Danny Katz in his ‘Modern Guru’ column for The Age and the Sydney Morning Herald tells us why Christians aren’t really interested in engaging in the here and now.
|Everyone knows Christians have NO passion for retaining a liveable world. They just want to die, go to heaven and sit on puffy cloud-stools dipping crackers into Philadelphia cheesy dips like those angels on the TV ad.|
Katz’ assessment no doubt causes Christians to wince, and to offer up a protest. The book, Another Way to Love: Christian Social Reform and Global Poverty, edited by Tim Costello and Rod Yule, suggests that Christians have every reason to be deeply engaged in the world that is – and always have. It is a compilation of several writers exploring the Biblical call to 'love your neighbour' and what that means for dealing with the challenge for our times—the sickening scale of global poverty. It’s a reminder to those who would call themselves believers of their intrinsic calling to engage with and on the behalf of the world’s most vulnerable and marginalized.
|I am fascinated that people outside of the church have a very keen sense of what Jesus did and a deep appreciation for his vision,” writes Costello. “I am equally fascinated when they are angry or disappointed by the church. It is usually because they expect the church to represent Jesus and be like him in living out his vision. Where did they get that weird idea? The Christian voice in social engagement and reform has made a major contribution to the culture of our modern world.|
While it is mainly written to the faithful, this book deserves a much broader audience. Those who have ever wondered what role ‘faith’ played in the motivation of the Bonhoeffers and Wilberforces and Martin Luther-Kings of the world, will find some answers here. And to some extent the book shows why it is that they were so underwhelmed by support from the mainstream church.
Another Way to Love presents a challenge to forge a link between belief and action. The book seeks to quash the notion that faith begins and ends in individual salvation where one is merely in a holding pattern until the Philly cheese gets passed around. As Old Testament scholar, Andrew Sloan explains, seeking to do the will of God involves intregating the social (justice) the personal (mercy) and the ‘spiritual’ (walking with God).
The book aims to highlight the Christian calling to be engaged with the world and relieve the plight of the underprivileged. It challenges the notion that the church’s role is one of proclamation and never political involvement. Sometimes merely providing aid relief is not enough; advocacy is another, vital way to love, as it stresses the need to change entrenched structures that serve to keep the poor in their place. Jesus’ vision was deeply rooted in the Hebrew Scriptures and Andrew Sloan’s chapter on the Old Testament and Christian Social Engagement goes a long way towards rehabilitating the ‘first testament’ from considerable bad press of late. The implication of being made in the image of God is explored as is Old Testament teaching about the character of God and the role of the prophets in speaking on behalf of the weak. Another chapter explores the life and teaching of Jesus characterised by a radical inclusion that overrode social, economic and racial boundaries.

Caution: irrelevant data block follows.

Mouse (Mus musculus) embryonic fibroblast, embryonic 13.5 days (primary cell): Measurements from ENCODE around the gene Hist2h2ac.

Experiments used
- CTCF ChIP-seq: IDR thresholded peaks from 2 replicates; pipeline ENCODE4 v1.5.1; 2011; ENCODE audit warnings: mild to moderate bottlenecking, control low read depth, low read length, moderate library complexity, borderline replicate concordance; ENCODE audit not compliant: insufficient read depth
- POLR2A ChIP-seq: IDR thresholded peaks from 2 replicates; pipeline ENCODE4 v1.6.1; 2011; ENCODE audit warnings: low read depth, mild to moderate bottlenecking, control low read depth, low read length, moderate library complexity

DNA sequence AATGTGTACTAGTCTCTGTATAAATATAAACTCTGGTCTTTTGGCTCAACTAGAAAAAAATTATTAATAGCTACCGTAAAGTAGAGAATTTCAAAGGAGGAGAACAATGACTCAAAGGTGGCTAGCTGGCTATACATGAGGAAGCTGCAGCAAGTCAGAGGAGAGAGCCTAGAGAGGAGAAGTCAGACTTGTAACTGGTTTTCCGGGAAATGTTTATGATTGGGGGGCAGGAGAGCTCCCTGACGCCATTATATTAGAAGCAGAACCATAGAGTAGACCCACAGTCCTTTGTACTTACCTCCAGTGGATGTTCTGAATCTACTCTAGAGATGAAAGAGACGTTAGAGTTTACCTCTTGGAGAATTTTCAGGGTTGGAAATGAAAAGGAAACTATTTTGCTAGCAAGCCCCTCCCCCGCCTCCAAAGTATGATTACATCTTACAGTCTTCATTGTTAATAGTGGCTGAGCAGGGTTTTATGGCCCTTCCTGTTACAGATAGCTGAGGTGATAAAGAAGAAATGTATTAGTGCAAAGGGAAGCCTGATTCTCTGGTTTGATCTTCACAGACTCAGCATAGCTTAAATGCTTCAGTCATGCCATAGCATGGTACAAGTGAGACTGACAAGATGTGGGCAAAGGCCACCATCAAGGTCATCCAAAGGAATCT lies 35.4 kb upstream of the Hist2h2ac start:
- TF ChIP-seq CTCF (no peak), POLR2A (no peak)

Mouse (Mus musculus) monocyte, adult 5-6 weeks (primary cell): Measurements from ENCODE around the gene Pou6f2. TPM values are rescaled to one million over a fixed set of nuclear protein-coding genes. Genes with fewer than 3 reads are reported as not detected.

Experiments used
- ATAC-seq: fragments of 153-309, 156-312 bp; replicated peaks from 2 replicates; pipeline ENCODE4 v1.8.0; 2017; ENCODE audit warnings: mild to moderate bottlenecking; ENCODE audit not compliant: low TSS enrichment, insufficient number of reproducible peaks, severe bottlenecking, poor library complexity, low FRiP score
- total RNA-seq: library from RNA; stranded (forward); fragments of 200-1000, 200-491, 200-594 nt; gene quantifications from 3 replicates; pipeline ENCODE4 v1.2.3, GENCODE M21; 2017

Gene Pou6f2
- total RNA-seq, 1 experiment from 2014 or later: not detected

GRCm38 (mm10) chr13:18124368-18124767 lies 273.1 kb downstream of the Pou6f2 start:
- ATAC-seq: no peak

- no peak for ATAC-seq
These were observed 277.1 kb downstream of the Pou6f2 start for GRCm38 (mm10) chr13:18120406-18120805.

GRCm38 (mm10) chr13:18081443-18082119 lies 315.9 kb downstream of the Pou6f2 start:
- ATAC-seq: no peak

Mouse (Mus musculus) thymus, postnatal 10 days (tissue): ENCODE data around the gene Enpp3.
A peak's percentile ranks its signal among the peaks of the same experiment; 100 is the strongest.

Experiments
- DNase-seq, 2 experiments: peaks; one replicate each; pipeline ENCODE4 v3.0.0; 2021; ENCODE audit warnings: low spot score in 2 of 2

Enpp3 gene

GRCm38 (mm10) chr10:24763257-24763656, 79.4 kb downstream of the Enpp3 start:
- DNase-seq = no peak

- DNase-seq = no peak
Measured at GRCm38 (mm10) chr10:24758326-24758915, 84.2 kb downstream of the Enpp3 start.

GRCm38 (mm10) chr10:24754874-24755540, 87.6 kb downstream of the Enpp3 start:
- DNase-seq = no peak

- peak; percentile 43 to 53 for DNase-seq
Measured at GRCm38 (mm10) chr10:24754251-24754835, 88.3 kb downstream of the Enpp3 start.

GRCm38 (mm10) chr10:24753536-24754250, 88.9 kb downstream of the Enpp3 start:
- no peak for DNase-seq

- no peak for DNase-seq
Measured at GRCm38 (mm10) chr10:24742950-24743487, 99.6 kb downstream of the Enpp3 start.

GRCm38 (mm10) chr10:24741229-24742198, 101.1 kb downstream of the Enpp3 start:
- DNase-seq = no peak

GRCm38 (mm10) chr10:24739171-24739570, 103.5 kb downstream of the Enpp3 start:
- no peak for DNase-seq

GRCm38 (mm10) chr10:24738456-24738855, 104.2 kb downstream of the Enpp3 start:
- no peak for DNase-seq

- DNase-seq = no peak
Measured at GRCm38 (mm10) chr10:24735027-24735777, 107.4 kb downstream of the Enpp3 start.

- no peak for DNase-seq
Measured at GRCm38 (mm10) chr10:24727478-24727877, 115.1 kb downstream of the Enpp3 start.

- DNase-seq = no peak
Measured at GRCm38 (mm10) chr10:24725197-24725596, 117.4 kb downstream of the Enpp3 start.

It is an important book for approaching a deeply troubling element of the modern world
Anne Robinson, Chair of World vision Australia, who writes the foreword, says “deep seated poverty is fundamentally a lack of power and a paralyzing sense of hopelessness”. Issues around fair trade are considered here, as well as child slavery, the horrifying impacts of climate change on the poor, as well as the need for debt relief. A fascinating chapter by Bill Walker looks at the development of strategies where marginal communities engage with their governments to become more accountable for providing services.
The nature of the book it is best thought of as something in which to dip in and out. But there are some gems here. It is an important book for approaching a deeply troubling element of the modern world.
When it comes to dealing with the history of Christian involvement in the world, Mark Hutchinson provides some valuable insights into the role of the church in ending the practice of infanticide and the (not unrelated) elevation of the status of women in the early centuries after Christ. The early church in Rome had in its care “more than fifteen hundred widows and distressed persons,” he tells us. We also learn of Christianity’s influence on universal education and human rights
My favourite chapter was an interview of National Director of World Vision India, Jayakumar Christian. His insights into the nature of poverty and the dilemma’s of “playing God in the lives of the poor” are profound and clearly born out of years of work on the ground with some of the world’s most impoverished people.
This book sets up a powerful challenge to those who would call themselves believers—calling them out of the clouds and back to earth. It’s a call to individuals and nations to put self-interest aside; approach poverty with the type of envisioned irrationality which characterised the 18th century campaign to end slavery—brought about by the British engaging in “voluntary econocide” as one historian has put it. If this book helps to mobilize the church into playing its part in changing the systems that keep the poor in their place, it will have achieved it’s noble aim.
Bronwen Hanna is a former ESL teacher. She has a degree in Political Science and volunteers for Jubilee Australia